Curiouser & Curiouser: The Story Behind Alice in Wonderland

“Curiouser and curiouser!” Cried Alice (she was so much surprised, that for the moment she quite forgot how to speak good English).”  - 

Alice’s Adventures in Wonderland, Lewis Carroll

One of the most consistently popular designs in our collection of patterns is inspired by the characters from Lewis Carroll’s Alice’s Adventures in Wonderland.

Inspired by Charles Voysey

The design was originally created in about 1920 by Charles Francis Annesly Voysey (1857-1941), an English textile and furniture designer. Reproduced onto a wide range of materials including wallpaper and tiles, Voysey’s Alice in Wonderland design became a fashionable feature in the nurseries and bedrooms of Edwardian children.

The characters Carroll created are some of the best loved in all of children’s literature, and today, a new generation of Alice in Wonderland fans can enjoy Voysey’s designs on our collection of fashion bags and home furnishings.

We thought it would be interesting to delve a little deeper into the life of Carroll and the origins of his classic book.

In the summer of 1862, Charles Lutwidge Dodgson – later to become better known by his pen-name Lewis Carrol -  took his friend’s young daughters out for an afternoon boat trip and picnic on the river near Oxford.

To keep Lorina, Edith and Alice entertained, he made up a fantastical story about the adventures of Alice, a girl who follows a nervous white rabbit holding a stop watch down into a rabbit hole – finding herself emerging in a magical subterranean world.

The girls loved the story so much that the real-life Alice insisted Dodgson write it down for them. He did, and so one of the best known and best loved heroines of children’s literature came into being.

Alice’s Adventures in Wonderland, novel by Lewis Carroll


Dodgson was a mathematics lecturer at Christchurch College in Oxford, and his inspiration for Alice was Alice Liddell, the 10-year-old daughter of H G Liddell, Dean of Christchurch.

Initially, the story Dodgson wrote for Alice was titled, Alice’s Adventures Under Ground, but he revised and expanded it, eventually publishing it as Allice’s Adventures in Wonderland in 1865 using the pseudonym Lewis Carroll.

Although it was not an overnight success, the book grew steadily in popularity and was followed up six years later by a sequel, Through the Looking-Glass and What Alice Found There.

Carroll’s book has enchanted generations of children – and adults too, who continue to look for hidden meaning within its text.

Lewis Carrol Alice in Wonderland Book


Even if you’ve not read Carroll’s original book, you’ll almost certainly be familiar with Alice’s journey and the nonsensical characters she meets along the way. The Caterpillar who gives Alice the mushroom she can eat to shrink herself or turn herself into a giant. The March Hare, the Mad Hatter and the Dormouse who invite her to a chaotic tea party. The Queen of Hearts with whom Alice plays an unusual game of croquet where the mallets are live flamingos, and the balls are hedgehogs. And the enigmatic Cheshire cat, who at one point disappears until only his grin is left, causing Alice to remark that "she has often seen a cat without a grin but never a grin without a cat".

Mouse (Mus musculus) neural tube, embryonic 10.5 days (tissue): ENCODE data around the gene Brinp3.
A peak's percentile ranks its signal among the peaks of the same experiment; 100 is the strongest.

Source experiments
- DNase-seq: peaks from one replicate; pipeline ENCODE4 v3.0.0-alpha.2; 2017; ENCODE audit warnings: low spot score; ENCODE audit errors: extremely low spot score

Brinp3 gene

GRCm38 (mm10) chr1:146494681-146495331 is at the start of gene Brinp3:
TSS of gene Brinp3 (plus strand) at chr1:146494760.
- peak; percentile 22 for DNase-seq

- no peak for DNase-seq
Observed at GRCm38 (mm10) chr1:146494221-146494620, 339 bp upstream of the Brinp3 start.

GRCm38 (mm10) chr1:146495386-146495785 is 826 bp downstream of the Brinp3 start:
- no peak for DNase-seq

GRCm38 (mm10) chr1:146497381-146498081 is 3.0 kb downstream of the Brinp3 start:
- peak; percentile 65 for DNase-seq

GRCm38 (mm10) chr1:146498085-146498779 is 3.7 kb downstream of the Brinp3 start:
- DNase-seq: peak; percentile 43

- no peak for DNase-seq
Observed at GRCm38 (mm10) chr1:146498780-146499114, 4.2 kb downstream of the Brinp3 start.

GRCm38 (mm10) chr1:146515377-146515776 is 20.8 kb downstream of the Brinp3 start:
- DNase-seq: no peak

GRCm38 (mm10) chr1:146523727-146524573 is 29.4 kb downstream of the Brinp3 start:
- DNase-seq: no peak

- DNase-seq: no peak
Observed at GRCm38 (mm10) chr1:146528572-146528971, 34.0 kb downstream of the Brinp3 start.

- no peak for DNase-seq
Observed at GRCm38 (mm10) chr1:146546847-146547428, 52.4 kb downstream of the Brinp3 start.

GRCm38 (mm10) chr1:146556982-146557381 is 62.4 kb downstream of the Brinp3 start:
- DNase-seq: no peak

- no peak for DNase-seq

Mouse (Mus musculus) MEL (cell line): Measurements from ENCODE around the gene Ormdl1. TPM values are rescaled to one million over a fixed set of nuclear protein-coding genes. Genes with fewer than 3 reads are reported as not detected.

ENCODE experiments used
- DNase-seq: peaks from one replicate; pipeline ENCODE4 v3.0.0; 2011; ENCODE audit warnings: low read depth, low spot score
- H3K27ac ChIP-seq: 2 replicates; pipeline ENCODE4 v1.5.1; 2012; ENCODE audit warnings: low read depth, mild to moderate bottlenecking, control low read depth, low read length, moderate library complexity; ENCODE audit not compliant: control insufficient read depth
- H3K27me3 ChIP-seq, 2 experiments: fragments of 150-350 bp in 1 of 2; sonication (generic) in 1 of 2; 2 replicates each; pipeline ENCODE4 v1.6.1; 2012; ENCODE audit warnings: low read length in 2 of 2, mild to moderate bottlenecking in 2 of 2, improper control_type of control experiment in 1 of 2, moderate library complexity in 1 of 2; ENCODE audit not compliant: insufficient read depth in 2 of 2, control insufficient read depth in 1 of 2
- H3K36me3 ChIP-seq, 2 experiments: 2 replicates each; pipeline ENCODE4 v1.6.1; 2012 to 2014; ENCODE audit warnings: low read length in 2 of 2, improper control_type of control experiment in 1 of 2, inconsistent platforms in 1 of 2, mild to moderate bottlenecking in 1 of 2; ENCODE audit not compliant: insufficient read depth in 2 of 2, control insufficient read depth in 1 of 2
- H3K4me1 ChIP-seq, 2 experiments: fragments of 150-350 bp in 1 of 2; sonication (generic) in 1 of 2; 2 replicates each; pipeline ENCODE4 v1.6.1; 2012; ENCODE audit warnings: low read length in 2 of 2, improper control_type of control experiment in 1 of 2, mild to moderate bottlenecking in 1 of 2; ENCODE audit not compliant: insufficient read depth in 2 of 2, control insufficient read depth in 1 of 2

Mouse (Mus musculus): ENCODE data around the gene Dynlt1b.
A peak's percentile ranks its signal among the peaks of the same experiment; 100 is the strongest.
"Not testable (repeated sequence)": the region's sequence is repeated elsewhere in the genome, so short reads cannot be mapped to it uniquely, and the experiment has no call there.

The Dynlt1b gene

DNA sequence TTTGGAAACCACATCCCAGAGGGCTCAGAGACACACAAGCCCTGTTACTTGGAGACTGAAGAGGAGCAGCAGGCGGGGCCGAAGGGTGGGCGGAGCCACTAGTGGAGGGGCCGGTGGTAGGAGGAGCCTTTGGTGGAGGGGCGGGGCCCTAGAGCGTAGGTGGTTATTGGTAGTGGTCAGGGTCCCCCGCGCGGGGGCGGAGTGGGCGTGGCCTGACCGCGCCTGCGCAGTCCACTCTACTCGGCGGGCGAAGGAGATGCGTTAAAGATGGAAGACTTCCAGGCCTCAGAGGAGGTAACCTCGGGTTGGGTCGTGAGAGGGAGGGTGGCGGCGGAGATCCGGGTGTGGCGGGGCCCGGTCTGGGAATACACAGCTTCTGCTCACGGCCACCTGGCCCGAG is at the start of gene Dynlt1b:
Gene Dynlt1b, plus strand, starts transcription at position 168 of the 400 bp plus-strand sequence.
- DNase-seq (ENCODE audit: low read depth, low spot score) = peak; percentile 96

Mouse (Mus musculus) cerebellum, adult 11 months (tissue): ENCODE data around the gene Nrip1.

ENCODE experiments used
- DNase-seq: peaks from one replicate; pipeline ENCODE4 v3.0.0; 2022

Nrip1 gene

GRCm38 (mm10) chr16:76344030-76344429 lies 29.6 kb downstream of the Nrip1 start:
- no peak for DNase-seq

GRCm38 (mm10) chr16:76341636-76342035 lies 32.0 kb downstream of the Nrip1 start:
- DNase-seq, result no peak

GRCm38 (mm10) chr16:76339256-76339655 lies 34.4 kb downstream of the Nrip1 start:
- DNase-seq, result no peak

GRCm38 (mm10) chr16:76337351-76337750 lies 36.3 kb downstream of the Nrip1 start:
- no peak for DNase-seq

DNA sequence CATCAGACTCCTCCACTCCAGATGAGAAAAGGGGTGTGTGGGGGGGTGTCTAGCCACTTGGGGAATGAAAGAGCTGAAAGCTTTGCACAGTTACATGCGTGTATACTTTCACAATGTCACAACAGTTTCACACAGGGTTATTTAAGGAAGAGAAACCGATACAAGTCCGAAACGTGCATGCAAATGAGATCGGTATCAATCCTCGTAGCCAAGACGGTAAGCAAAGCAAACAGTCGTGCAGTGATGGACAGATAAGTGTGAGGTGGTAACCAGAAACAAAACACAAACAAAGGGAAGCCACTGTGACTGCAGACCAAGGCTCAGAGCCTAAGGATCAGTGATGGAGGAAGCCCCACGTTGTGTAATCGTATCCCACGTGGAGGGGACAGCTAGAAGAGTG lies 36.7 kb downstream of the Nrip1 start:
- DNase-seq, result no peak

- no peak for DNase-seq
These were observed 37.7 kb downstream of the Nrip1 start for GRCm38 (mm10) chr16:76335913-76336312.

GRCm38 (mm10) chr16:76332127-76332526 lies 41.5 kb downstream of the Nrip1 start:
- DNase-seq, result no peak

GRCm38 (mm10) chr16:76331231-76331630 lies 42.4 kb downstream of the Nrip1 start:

Just a few of the surreal characters Alice encounters in what turns out eventually to be a dream. Not surprisingly, Alice and the bizarre and eccentric creatures she meets in Wonderland have inspired many other authors and artists. The story has been reimagined for the small screen and for the cinema – most notably by Disney in 1959, and more recently in 2010 by Tim Burton with his darker interpretation of the story starring Jonny Depp and Helena Bonham Carter.

Alice in Wonderland Disney


Every year, thousands of avid Carroll fans from all over the world flock to Oxford and to Christchurch College. They walk in the footsteps of Alice and her sisters as they stroll through its ancient hallways and manicured grounds, searching for the clues to Carroll’s inspiration. These are all around – from the tiny door In the Cathedral Garden said to have been the door through which Alice entered Wonderland, to the pair of brass fire irons in the Great Hall, shaped like long-necked ladies, and said to have given Carroll his idea for Alice growing tall after eating the left-hand portion of the mushroom offered to her by the Caterpillar!

Follow Us into Wonderland!

You don’t have to squeeze into a rabbit hole to meet your favourite characters from Wonderland – just visit our website!

Our Alice in Wonderland collection features all the weird and wonderful creatures you know and love from Carroll’s book. All the characters are captured beautifully in Voysey’s design and are lovingly reproduced onto a wide selection of bags and cushions. Whether you’re looking to treat yourself, or you’re searching for an Alice in Wonderland gift for someone else, take a trip to Wonderland now! Shop Now.

Need help? If you’d like any help or advice regarding Signare products, please call us on +44(0)1276 29483 or email us at

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